Here in Art Deco-rich Miami, we see elements of history everywhere. Sometimes, we even get a taste of it in our best new and classic restaurants. Here, we pay homage to great places to eat in South Florida born out of restored homes. From a mid-century bungalow that is now the Design District’s coziest Mediterranean haven, to the former Versace Mansion in South Beach, which now houses an equally opulent Italian restaurant, these are dining rooms with good bones.
Pioneering Miami restaurateur Mark Soyka’s latest project, Café Roval, is all about ambiance and flavor. The new place, just a stone’s throw away from Soyka restaurant, is in a 1920s coral pump house, complete with enchanting Shangri-La gardens and natural stone pools. Sit under its high, wood-beam ceiling and antique chandeliers — and order the Duck Confit Cavatelli.
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5808 Northeast Fourth Court, Miami; 786-953-7850; caferoval.com.
Gianni’s at the Villa
Originally built by Alden Freeman in 1930, The Villa Casa Casuarina is best known for being the former home of slain fashion designer Gianni Versace. Today, this 10-suite boutique hotel to the stars boasts Gianni’s at The Villa, a Mediterranean and Italian restaurant in what used to be Versace’s formal dining room. While you’re there, have Chef Thomas Stewart’s 8-ounce Filetto di Manzo Rossini with Wagyu beef, pomme confit, grilled asparagus, pan-seared foie gras and Bordelaise jus.
“The filet mignon is cooked to absolute perfection, but the food is just one reason I love it,” general manager Chauncey Copeland said. “I love seeing the reaction of patrons the first time they walk through Villa Casa Casuarina’s doors. The atmosphere, the food, the wine, the service, and Versace’s history here make it a truly memorable experience every time.”
1116 Ocean Drive, Miami Beach; 786-485-2200; vmmiamibeach.com.
In the 1920s, blacksmith Dino Phillips opened a forge on Arthur Godfrey Road, and decades later, Al Malnik bought out the house next door and turned the whole thing into a glitterati-filled steakhouse and wine bar. Fast forward to 2017, and The Forge is still as iconic as ever – but now it has Julia Doyne, the restaurant’s first female executive chef, as queen of the kitchen. Her must-try dish: The 2-Pound Lobster Pot Pie. Doyne simmers a whole Maine lobster in a thick sea of lobster sauce, mustard, lemon, brandy and root vegetables, and bakes it all in a puff pastry.
“The menu at The Forge is just as historic as the place itself,” Doyne said. “We have items on the menu that go back for years, like the kale salad and chopped salad. But we also keep re-inventing ourselves by changing the menu and the atmosphere. That’s why people keep coming back.”
432 41st Street, Miami Beach; 305-538-8533; theforge.com.
27 Restaurant and Bar
From the outside, 27 Restaurant & Bar is an Art Deco landmark dating to 1932. Inside, however, and you’ll find a cozy, slightly updated interior that still gives off a homey vibe with its wood floors, candlelit tables, and warm pops of red, yellow and teal. If you’re able to get a reservation, do as the locals do and order Gabe’s Arepa Platter with house-made arepas, ropa vieja, Venezuelan queso de mano, hogado and spicy ají.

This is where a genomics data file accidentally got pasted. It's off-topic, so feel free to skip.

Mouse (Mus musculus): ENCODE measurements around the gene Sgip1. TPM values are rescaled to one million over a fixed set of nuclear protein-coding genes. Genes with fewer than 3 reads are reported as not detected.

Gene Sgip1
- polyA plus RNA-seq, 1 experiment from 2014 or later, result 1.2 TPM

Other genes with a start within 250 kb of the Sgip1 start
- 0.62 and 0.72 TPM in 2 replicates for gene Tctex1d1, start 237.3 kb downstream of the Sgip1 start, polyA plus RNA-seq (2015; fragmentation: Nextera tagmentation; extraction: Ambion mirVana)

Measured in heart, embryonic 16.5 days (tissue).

“The arepas are a family recipe from Gabe Orta, co-owner of 27, and then our chef, Jimmy Lebron, added his own interpretation to it,” said 27 co-owner Elad Zvi. “There’s a lot of love and care in this dish. Because it’s meant to be shared between two or more people, it’s fun, and you’re supposed to get involved to eat it. You can make it vegetarian, light or heavy. Every time you eat it, it can be a different journey.”
2727 Indian Creek Drive, Miami Beach; 786-476-7020; freehandhotels.com/27-restaurant.
Mandolin Aegean Bistro
What was once a charming 1940s bungalow is now Mandolin Aegean Bistro: a Mediterranean eatery in the Miami Design District that transports you to the Greek islands. With its blue gates, light-strung patio and edible gardens, it’s one of Miami’s true hidden gems — and so are its new Manti Dumplings. Bursting with flavor, these bite-size pockets of dough are stuffed with beef, lamb fat, onions and parsley and served swimming in a garlic yogurt, burnt butter and spicy Aleppo pepper sauce.
“The idea came from Ahmet Erkaya, Mandolin’s co-owner, who is Turkish. He loved the dumplings so much that he would have Manti nights on Wednesdays when Mandolin first opened,” chef Roel Alcudia said. “The only problem was that he was buying the dumplings instead of making them. We traveled to Turkey together so I could try manti, and after some research, I came up with a recipe of my own. Nobody understood what they were at first, but now, we have two ladies onsite who do nothing but make manti dumplings all day long. They’re flying off the shelves!”
4312 Northeast Second Avenue, Miami; 305-749-9140; mandolinmiami.com.
Worth the Drive: Cafe Boulud
Built in 1926 where bungalows once stood, the Brazilian Court Hotel has long been an enclave for the rich and famous. The hotel’s restaurant, Café Boulud, serves French-American fare under the watchful eye of Michelin-starred Chef Daniel Boulud. For dinner, order Chef Rick Mace’s Heirloom Tomatoes with Burrata, Foie Gras Torchon, and Sunflower-Crusted Loup de Mer. You’ve traveled all the way from Miami; you deserve it.
301 Australian Avenue, Palm Beach; 561-655-6060; cafeboulud.com/palmbeach.
In addition to these beautiful, former homes that now house some of Miami’s top restaurants, Miami Heat star Udonis Haslem can help you make an even bigger list of where to grab a bite in the city, via his personal list of local favorites.